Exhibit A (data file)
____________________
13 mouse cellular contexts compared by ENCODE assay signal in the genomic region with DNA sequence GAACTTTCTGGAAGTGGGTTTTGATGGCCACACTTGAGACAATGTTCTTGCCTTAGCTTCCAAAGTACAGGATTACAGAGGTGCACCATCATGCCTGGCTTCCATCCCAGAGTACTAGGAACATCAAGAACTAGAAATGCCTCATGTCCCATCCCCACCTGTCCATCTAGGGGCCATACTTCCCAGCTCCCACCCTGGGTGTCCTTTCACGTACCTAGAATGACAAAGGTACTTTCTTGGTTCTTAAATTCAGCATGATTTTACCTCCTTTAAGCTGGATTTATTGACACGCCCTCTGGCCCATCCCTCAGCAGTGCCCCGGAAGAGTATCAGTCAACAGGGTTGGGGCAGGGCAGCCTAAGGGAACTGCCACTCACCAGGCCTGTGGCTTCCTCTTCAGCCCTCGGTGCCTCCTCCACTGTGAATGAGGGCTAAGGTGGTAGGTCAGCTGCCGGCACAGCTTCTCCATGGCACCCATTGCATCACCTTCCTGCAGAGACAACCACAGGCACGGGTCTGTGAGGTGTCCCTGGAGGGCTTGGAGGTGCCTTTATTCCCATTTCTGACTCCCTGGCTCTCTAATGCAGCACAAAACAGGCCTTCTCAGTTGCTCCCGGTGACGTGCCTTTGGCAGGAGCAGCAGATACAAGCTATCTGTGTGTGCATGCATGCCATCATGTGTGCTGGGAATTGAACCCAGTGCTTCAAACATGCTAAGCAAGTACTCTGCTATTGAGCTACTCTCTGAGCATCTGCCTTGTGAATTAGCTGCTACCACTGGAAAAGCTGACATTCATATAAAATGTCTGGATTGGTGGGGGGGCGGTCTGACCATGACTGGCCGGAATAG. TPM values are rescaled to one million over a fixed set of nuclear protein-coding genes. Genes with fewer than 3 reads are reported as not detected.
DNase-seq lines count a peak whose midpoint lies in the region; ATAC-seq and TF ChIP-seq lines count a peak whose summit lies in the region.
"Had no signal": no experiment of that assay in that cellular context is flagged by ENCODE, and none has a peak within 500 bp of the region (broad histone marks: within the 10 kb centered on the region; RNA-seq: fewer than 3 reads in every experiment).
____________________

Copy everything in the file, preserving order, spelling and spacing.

13 mouse cellular contexts compared by ENCODE assay signal in the genomic region with DNA sequence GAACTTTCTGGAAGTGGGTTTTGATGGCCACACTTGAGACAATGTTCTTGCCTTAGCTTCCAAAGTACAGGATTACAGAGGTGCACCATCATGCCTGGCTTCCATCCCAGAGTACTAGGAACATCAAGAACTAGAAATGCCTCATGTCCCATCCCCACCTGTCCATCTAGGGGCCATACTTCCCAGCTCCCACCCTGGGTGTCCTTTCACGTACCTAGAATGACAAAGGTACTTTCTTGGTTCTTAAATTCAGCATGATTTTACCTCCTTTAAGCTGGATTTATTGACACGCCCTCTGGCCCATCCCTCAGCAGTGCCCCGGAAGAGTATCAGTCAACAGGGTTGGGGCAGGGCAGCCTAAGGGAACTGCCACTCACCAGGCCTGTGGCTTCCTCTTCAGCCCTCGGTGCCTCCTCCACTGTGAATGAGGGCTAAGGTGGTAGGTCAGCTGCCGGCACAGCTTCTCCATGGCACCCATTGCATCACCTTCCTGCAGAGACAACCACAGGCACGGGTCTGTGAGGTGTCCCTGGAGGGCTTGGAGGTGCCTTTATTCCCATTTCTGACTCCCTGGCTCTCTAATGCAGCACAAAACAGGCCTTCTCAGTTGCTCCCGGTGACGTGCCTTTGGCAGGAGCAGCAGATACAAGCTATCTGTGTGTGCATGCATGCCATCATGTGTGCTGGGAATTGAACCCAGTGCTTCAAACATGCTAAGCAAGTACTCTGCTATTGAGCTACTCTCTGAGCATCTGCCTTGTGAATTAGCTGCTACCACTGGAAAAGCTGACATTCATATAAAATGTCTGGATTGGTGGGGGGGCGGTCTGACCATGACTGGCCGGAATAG. TPM values are rescaled to one million over a fixed set of nuclear protein-coding genes. Genes with fewer than 3 reads are reported as not detected.
DNase-seq lines count a peak whose midpoint lies in the region; ATAC-seq and TF ChIP-seq lines count a peak whose summit lies in the region.
"Had no signal": no experiment of that assay in that cellular context is flagged by ENCODE, and none has a peak within 500 bp of the region (broad histone marks: within the 10 kb centered on the region; RNA-seq: fewer than 3 reads in every experiment).